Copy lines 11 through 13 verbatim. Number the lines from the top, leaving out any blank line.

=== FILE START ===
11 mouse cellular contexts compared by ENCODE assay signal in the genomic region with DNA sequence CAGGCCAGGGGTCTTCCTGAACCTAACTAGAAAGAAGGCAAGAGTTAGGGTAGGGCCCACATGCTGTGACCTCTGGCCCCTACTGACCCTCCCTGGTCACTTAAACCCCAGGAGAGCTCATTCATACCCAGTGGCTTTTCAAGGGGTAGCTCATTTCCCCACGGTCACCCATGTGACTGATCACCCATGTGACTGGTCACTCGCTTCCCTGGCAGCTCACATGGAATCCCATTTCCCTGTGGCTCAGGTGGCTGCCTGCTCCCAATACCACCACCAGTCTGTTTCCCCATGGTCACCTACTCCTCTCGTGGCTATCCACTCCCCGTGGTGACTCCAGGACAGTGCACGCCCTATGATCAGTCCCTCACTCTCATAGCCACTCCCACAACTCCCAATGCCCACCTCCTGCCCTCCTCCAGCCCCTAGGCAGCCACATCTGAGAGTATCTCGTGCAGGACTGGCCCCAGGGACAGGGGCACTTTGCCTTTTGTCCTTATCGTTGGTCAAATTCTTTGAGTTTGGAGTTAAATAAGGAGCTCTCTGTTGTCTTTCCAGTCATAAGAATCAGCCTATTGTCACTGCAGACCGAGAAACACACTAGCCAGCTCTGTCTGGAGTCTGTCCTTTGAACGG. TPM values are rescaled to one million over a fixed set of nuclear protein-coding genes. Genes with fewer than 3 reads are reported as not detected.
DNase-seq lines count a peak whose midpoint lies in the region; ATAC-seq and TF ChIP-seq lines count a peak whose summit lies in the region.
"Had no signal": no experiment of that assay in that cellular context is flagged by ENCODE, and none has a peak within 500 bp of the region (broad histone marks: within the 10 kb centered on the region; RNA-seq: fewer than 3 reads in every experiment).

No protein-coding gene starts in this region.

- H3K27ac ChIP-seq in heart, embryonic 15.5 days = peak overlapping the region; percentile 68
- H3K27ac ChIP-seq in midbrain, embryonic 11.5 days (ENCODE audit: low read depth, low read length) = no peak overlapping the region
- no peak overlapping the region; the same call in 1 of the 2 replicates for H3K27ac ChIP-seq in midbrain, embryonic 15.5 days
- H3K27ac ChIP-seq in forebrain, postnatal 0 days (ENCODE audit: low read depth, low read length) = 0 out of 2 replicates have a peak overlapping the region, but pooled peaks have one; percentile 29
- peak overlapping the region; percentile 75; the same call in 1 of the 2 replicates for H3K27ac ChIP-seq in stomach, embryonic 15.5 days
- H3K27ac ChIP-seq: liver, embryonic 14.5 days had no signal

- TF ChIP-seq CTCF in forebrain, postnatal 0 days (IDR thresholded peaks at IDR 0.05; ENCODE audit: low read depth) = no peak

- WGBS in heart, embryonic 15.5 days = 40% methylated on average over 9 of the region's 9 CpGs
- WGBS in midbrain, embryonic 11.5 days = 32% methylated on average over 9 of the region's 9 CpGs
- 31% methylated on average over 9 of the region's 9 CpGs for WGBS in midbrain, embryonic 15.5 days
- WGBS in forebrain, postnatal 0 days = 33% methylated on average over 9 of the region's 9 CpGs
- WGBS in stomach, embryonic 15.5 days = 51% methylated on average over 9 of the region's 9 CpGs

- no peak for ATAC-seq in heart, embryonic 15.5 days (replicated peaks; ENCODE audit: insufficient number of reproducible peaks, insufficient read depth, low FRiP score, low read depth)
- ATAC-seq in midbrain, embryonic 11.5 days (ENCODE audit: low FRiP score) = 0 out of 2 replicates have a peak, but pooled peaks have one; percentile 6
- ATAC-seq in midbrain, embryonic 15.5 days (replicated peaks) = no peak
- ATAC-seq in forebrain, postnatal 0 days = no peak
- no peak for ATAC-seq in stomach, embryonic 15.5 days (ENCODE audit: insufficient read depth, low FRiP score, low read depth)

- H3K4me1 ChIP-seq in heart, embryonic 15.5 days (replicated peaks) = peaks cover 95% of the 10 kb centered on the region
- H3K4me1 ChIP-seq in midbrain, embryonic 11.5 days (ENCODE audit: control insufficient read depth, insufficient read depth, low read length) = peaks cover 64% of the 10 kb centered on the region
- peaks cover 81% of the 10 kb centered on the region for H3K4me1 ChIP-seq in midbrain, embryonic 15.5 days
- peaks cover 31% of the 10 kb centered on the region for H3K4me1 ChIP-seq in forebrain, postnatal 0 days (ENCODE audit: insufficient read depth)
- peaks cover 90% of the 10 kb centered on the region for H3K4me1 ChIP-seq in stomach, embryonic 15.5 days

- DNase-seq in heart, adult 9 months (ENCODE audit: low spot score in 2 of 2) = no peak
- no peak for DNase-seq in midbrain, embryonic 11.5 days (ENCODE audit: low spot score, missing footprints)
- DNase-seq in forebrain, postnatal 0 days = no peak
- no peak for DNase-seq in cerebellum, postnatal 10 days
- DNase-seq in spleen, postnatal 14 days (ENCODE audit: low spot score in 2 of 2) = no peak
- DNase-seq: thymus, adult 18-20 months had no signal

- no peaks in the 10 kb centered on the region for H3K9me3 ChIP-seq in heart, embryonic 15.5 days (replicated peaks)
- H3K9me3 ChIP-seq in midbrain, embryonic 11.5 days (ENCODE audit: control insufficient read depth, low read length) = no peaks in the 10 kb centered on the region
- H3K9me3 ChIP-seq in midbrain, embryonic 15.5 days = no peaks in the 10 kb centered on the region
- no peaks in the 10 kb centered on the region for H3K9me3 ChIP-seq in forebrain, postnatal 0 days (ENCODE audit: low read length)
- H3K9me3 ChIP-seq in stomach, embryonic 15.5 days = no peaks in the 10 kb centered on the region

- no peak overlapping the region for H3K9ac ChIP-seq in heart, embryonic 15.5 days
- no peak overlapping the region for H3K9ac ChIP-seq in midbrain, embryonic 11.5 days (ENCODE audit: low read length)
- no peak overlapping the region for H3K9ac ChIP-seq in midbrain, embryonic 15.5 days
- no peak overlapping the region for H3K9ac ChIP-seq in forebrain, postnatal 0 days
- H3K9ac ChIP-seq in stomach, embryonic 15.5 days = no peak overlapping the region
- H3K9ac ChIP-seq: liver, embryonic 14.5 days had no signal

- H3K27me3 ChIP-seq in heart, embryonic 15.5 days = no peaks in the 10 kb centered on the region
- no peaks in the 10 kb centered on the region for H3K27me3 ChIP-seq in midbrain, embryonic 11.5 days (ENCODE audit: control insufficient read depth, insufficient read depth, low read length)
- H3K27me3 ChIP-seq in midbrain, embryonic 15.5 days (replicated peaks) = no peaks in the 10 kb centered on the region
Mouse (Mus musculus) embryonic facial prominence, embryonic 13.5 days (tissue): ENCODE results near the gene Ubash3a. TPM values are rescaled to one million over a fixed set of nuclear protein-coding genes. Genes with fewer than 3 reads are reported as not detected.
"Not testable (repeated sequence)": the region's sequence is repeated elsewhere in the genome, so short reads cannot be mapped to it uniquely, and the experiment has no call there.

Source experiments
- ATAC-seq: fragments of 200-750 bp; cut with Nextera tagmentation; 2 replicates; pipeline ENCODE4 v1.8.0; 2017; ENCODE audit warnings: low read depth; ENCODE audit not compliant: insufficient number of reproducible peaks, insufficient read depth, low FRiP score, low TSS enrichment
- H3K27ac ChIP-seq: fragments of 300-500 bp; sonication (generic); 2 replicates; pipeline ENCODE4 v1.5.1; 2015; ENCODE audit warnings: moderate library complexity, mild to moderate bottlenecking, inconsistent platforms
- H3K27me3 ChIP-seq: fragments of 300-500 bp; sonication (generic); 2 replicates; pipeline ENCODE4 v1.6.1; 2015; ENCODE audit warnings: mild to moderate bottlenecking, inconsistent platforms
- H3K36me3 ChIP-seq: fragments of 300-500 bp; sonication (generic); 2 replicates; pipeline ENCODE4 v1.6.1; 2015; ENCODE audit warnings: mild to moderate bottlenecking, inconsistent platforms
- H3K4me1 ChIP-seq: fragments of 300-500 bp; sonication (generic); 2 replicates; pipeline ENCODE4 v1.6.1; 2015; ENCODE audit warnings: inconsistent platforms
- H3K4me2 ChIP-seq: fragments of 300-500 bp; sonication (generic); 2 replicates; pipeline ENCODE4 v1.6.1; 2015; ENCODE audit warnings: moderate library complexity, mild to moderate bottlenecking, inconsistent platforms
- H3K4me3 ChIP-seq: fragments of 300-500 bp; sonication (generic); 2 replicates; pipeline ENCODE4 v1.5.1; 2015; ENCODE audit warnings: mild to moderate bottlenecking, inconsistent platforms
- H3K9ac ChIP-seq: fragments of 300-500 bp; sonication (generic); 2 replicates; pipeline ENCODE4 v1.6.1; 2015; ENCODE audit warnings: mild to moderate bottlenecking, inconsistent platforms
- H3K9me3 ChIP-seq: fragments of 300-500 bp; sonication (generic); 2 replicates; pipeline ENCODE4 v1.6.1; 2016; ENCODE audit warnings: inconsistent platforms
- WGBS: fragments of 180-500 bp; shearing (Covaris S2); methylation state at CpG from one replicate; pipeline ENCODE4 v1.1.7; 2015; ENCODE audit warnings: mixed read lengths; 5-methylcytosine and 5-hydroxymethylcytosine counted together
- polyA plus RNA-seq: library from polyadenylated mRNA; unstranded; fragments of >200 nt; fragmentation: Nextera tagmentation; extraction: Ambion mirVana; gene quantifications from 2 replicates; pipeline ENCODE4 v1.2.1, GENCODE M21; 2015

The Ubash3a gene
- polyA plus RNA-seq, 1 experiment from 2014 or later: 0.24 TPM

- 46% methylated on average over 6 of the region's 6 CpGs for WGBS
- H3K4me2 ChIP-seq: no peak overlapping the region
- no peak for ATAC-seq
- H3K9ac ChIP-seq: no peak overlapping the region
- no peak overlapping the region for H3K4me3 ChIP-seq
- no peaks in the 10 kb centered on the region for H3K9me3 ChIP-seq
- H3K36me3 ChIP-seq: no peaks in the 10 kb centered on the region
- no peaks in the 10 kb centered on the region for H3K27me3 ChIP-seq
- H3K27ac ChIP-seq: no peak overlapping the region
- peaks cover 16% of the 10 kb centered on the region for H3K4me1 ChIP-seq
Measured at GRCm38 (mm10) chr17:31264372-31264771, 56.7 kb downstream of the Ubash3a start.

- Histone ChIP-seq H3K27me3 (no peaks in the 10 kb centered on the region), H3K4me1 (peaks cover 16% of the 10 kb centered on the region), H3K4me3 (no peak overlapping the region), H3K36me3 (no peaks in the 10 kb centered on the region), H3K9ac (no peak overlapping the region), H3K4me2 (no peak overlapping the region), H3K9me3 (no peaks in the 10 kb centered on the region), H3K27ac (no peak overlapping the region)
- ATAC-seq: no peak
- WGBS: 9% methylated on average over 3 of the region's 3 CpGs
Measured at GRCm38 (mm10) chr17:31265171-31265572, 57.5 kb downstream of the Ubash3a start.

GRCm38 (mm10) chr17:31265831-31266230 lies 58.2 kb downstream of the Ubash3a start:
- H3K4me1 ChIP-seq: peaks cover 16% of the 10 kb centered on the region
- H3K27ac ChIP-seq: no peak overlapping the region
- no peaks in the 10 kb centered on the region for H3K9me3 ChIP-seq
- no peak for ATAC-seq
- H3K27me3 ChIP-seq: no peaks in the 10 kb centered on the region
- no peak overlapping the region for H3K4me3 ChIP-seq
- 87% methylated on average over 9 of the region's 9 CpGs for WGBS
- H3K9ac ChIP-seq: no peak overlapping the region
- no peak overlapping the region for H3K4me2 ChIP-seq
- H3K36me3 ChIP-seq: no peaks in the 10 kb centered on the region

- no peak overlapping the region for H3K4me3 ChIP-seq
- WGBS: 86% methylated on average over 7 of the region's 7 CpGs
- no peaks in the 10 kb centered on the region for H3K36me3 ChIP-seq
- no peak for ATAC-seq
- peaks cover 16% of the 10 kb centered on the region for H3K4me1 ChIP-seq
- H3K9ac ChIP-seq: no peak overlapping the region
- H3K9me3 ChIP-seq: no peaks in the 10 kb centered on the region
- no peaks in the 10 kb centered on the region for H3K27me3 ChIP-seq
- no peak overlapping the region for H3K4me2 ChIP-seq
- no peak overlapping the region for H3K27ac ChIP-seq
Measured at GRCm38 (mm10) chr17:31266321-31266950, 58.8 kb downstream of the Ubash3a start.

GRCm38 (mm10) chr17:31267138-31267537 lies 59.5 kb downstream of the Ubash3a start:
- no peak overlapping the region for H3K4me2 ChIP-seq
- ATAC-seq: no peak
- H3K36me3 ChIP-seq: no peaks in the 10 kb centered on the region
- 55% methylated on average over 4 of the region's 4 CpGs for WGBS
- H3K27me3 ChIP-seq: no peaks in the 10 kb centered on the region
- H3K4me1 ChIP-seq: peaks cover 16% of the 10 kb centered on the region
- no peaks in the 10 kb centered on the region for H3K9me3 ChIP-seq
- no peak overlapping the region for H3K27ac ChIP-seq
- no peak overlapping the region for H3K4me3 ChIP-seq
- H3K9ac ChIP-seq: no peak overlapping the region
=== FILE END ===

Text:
- TF ChIP-seq CTCF in forebrain, postnatal 0 days (IDR thresholded peaks at IDR 0.05; ENCODE audit: low read depth) = no peak

- WGBS in heart, embryonic 15.5 days = 40% methylated on average over 9 of the region's 9 CpGs
- WGBS in midbrain, embryonic 11.5 days = 32% methylated on average over 9 of the region's 9 CpGs